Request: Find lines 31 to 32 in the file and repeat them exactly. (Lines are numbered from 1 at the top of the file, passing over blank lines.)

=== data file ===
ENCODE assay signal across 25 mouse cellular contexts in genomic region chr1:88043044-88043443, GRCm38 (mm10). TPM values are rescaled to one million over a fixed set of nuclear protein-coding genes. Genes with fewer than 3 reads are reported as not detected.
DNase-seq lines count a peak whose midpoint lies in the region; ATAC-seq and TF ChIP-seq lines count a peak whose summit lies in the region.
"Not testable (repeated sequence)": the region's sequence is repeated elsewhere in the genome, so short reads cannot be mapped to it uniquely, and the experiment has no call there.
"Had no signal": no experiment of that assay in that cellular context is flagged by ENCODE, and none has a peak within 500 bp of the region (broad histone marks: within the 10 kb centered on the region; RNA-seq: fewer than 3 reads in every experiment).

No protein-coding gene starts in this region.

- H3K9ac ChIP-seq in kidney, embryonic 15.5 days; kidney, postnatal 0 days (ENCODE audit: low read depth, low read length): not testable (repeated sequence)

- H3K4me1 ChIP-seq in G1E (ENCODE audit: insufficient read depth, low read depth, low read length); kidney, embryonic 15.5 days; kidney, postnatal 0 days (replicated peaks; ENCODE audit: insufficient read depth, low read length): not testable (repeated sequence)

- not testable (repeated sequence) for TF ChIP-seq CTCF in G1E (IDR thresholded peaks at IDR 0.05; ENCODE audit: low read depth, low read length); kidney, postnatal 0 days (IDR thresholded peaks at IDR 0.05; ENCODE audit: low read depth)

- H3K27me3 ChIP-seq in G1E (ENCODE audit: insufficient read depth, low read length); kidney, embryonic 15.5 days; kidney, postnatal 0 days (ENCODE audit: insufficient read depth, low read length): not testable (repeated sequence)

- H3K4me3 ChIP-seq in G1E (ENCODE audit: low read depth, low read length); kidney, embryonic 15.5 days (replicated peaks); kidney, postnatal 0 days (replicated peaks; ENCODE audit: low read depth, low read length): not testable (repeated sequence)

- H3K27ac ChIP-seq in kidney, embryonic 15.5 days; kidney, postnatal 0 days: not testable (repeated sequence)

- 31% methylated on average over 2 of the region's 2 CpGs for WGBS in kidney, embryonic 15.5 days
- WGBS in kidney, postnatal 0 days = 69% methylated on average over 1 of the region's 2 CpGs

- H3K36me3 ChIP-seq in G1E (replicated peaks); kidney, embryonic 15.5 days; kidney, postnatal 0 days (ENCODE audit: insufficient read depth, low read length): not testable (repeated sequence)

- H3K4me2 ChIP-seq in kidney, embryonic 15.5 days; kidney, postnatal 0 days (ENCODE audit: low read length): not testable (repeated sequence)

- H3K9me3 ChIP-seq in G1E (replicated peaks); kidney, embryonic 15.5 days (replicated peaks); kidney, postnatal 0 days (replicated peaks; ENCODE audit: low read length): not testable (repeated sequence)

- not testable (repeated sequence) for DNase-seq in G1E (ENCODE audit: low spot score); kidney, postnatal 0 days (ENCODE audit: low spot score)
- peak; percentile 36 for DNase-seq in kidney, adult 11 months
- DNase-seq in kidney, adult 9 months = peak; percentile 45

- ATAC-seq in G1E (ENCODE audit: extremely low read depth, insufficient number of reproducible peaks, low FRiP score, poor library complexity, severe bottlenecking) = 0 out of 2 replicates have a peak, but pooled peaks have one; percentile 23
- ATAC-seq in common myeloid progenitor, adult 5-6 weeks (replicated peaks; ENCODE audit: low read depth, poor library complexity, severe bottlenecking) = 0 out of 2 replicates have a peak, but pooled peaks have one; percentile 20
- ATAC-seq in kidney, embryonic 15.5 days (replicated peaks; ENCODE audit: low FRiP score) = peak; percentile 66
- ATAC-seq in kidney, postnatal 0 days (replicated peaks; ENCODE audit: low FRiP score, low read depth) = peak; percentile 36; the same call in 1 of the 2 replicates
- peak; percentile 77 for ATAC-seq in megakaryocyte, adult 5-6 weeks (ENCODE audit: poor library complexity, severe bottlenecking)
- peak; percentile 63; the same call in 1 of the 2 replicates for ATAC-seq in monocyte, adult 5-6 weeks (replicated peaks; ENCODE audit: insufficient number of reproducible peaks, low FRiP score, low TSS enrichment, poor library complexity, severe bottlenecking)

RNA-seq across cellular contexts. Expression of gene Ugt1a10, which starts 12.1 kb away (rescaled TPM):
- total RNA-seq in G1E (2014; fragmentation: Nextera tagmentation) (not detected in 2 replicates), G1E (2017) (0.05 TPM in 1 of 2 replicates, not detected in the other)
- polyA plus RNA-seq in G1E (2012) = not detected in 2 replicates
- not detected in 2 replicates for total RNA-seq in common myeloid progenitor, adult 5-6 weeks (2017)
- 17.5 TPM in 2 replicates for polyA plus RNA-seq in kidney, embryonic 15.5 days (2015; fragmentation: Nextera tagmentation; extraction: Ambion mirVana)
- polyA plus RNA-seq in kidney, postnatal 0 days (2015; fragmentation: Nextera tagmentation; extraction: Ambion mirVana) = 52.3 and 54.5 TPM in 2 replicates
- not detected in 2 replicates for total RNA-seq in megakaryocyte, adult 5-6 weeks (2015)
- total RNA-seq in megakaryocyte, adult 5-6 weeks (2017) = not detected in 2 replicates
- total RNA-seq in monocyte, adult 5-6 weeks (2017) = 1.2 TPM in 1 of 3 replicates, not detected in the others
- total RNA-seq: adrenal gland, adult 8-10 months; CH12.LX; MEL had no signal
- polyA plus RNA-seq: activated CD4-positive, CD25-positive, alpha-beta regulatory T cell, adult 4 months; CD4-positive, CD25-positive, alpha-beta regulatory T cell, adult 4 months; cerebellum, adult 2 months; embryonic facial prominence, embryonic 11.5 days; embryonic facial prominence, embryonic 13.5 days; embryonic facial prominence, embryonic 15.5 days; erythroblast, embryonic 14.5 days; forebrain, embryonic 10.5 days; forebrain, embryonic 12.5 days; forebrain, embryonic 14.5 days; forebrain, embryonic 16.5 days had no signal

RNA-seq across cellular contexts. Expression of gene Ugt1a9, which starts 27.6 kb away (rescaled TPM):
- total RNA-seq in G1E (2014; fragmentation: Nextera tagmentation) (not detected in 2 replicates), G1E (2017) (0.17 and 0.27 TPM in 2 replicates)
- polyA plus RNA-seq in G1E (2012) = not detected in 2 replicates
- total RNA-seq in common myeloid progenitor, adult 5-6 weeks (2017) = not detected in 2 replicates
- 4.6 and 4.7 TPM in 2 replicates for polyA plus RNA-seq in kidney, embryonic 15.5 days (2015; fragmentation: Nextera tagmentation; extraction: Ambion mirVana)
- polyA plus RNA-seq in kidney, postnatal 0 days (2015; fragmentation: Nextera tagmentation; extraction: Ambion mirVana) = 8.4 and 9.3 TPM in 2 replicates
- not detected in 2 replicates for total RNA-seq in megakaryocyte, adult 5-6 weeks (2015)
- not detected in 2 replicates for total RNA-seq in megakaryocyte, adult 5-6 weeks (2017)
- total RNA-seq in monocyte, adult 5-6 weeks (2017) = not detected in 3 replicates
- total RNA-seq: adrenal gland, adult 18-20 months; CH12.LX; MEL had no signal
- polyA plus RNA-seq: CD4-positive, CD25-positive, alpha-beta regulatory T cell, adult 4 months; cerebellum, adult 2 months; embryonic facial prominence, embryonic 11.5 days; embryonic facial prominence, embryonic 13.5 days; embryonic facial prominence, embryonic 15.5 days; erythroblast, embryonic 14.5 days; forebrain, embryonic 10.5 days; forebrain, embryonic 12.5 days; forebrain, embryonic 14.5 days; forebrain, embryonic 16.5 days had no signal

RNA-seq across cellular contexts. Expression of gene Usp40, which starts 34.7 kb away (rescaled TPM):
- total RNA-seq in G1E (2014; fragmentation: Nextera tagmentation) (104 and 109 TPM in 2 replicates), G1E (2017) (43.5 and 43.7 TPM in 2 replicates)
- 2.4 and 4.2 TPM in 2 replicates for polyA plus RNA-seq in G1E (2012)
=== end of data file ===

- polyA plus RNA-seq in kidney, postnatal 0 days (2015; fragmentation: Nextera tagmentation; extraction: Ambion mirVana) = 52.3 and 54.5 TPM in 2 replicates
- not detected in 2 replicates for total RNA-seq in megakaryocyte, adult 5-6 weeks (2015)